If your dog is experiencing overstimulation, your best bet is to try a distraction technique to break their hyper-arousal. You could scatter kibble on the ground to help them move their focus away from the source of stimulation, or work with a trainer to learn techniques to help them focus more on you and less on the excitement going on around them.
If your pooch is showing little enthusiasm for their walk, even before leaving the house, they could be tired. Perhaps your dog doesn't need all of the exercises you are lovingly supplying. Not all dogs make ideal running partners or hiking companions.
Dogs of different breeds have different exercise requirements. Surprisingly some small dogs will need loads of exercise and stimulation, whereas some large and giant breed dogs need very little exercise.
Age is another factor when it comes to judging the amount of exercise your dog needs. Very young and senior dogs typically need less exercise than healthy middle-aged dogs. Speak to your vet or breeder to determine just the right amount of exercise for your pooch.
Bad weather comes in all kinds of combinations, too hot and sunny, too cold and icy, too wet and windy, the list goes on. In hot or wet weather dogs will often find a shady covered spot and just refuse to go on. Whereas, wet snow can cause the spaces between your dog's toes to become uncomfortably packed with ice and snow.
Be aware of your dog's weather tolerance. The more obvious guidelines are that short coated dogs often struggle in cold weather, and long haired shaggy dogs can be particularly heat-intolerant, etc.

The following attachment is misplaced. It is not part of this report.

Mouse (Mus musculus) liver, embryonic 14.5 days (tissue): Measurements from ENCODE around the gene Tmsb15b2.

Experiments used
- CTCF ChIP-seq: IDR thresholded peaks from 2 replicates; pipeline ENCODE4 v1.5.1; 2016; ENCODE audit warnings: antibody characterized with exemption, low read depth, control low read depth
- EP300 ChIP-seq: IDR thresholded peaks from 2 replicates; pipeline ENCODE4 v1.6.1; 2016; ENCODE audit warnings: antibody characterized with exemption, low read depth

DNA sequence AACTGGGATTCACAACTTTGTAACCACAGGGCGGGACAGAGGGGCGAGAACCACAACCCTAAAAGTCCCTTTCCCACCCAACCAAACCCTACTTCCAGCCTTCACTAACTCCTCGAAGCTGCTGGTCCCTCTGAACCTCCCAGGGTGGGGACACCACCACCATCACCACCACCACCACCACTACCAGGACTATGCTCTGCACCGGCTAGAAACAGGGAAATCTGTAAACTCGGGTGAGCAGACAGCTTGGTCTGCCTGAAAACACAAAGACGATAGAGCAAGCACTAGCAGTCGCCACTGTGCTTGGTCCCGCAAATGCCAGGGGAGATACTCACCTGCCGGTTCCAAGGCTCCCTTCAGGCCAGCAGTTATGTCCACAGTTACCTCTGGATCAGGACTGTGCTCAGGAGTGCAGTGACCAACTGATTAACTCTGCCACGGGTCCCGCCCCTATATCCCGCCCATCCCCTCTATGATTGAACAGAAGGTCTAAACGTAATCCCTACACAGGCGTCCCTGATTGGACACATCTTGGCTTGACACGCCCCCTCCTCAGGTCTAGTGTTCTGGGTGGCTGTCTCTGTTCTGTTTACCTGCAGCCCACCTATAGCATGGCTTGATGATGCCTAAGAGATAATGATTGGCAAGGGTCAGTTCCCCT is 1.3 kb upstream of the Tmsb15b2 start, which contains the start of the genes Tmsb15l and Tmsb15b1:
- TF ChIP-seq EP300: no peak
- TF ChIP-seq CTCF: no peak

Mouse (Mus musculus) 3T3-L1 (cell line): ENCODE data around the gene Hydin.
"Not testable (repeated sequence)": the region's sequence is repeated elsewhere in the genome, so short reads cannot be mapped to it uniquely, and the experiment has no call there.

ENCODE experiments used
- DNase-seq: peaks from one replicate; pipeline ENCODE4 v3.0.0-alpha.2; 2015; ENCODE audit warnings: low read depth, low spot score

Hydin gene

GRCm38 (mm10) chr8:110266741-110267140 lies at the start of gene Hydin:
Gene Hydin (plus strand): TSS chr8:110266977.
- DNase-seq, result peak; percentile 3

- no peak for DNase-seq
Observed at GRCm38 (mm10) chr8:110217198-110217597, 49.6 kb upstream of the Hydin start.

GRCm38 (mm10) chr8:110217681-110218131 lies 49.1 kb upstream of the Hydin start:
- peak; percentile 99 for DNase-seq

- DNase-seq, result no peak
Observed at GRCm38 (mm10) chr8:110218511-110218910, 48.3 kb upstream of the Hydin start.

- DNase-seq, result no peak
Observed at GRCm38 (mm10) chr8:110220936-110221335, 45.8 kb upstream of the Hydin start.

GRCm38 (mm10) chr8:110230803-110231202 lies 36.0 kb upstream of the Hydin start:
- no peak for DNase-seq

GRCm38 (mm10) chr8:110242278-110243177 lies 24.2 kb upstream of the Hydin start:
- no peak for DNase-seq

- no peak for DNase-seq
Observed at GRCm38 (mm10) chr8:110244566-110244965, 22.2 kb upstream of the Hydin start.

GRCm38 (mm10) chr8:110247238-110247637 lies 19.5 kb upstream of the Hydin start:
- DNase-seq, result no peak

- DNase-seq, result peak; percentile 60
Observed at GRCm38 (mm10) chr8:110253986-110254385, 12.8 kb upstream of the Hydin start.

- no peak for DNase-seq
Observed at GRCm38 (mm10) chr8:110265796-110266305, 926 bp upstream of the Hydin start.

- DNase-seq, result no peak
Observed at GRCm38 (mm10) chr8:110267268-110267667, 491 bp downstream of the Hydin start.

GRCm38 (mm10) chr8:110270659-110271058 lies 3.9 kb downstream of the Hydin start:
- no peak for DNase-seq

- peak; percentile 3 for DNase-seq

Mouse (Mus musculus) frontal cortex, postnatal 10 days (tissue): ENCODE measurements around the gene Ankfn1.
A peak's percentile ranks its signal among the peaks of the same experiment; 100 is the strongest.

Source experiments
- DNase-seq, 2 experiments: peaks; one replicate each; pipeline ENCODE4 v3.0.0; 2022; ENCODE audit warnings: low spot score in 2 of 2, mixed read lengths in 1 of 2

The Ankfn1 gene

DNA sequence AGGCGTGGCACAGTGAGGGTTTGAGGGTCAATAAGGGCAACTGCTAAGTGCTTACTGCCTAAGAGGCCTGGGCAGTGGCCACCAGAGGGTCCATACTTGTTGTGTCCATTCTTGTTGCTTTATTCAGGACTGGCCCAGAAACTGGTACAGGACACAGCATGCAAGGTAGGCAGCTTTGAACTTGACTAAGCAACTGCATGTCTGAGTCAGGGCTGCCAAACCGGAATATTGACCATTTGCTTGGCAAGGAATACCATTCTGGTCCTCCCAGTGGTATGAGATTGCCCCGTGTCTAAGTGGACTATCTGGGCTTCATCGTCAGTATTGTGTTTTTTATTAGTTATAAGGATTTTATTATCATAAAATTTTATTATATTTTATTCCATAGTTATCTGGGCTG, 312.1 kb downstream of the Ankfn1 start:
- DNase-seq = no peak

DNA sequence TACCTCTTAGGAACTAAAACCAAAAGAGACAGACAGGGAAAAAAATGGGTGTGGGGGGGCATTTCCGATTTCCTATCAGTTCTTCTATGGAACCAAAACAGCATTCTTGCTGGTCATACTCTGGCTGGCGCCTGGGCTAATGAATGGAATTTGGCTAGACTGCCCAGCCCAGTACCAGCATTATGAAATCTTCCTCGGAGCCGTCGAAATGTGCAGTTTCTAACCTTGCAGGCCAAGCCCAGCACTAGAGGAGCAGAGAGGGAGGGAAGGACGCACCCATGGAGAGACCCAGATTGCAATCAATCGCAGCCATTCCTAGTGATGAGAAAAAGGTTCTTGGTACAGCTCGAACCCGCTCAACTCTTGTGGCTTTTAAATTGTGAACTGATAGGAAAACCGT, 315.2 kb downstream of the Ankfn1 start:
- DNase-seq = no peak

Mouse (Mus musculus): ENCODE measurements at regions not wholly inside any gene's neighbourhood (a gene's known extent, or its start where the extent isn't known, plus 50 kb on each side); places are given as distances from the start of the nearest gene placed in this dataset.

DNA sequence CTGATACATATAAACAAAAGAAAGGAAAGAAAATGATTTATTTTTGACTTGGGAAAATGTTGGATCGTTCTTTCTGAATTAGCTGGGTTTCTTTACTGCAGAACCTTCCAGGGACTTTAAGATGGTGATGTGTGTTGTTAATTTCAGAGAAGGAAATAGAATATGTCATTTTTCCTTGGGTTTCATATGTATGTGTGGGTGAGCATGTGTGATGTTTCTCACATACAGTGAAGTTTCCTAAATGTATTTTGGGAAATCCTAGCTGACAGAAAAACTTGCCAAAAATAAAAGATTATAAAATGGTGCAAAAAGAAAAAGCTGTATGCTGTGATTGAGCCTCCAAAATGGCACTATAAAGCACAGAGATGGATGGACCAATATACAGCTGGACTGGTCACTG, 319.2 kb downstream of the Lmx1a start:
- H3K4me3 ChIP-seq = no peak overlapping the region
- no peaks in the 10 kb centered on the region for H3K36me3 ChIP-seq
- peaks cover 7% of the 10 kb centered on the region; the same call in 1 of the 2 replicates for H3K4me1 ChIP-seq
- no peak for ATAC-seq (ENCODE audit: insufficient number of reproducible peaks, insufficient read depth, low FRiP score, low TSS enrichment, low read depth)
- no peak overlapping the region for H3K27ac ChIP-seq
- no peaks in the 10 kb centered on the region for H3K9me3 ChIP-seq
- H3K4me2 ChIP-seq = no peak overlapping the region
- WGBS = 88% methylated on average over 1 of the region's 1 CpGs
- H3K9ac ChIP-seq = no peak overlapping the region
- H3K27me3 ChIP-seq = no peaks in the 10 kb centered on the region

That said, heatstroke is a very real health concern for all dogs. If it's hot where you live, walk your dog early in the morning or later in the evening when the weather is cooler. In cold weather try kitting your pooch out in a coat and boots to help them feel more comfortable while out on their walk.
Pooch Wants To Go Somewhere Different
Like people, our canine companions have their own preferences and personality quarks. Many dogs enjoy the reassurance of doing the same walk at the same time each day and can become stubborn if their schedule is being messed with. If your pup is stopping because they want to go a different way, or because you are making their usual route longer or shorter, patience is going to be key.
Do not acknowledge your dog's stubborn behavior. Simple stand patiently until they notice that they aren't winning then move on
Loving the Walk Too Much to Go Home
In some cases, your dog may simply be having so much fun they don't want to go home. If your dog typically stops near the end of their usual walk it could be a sign that they want more. If this sounds like your pooch the trick will be making arriving back home more exciting.
To help make home as much fun as a walk try giving your dog a special treat each time you get home - a stuffed Kong to play with, a tasty dental chew, or a favorite soft toy are all great.
Needs More Mental Stimulation
On the other hand, your dog's reluctance to walk could be an indication that they are not getting enough exercise or mental stimulation. Perhaps they are eager to check out some smells or meet some other dogs.
To help your pup get the most out of their walk allow for plenty of sniffing and investigating as you go along, you may want to try an extending leash if it's safe to use where you walk, or try visiting your local dog park to allow your pooch some fun playtime and socializing.
Note: The advice provided in this post is intended for informational purposes and does not constitute medical or behavioral advice regarding pets. For an accurate diagnosis of your pet's condition, please make an appointment with your vet.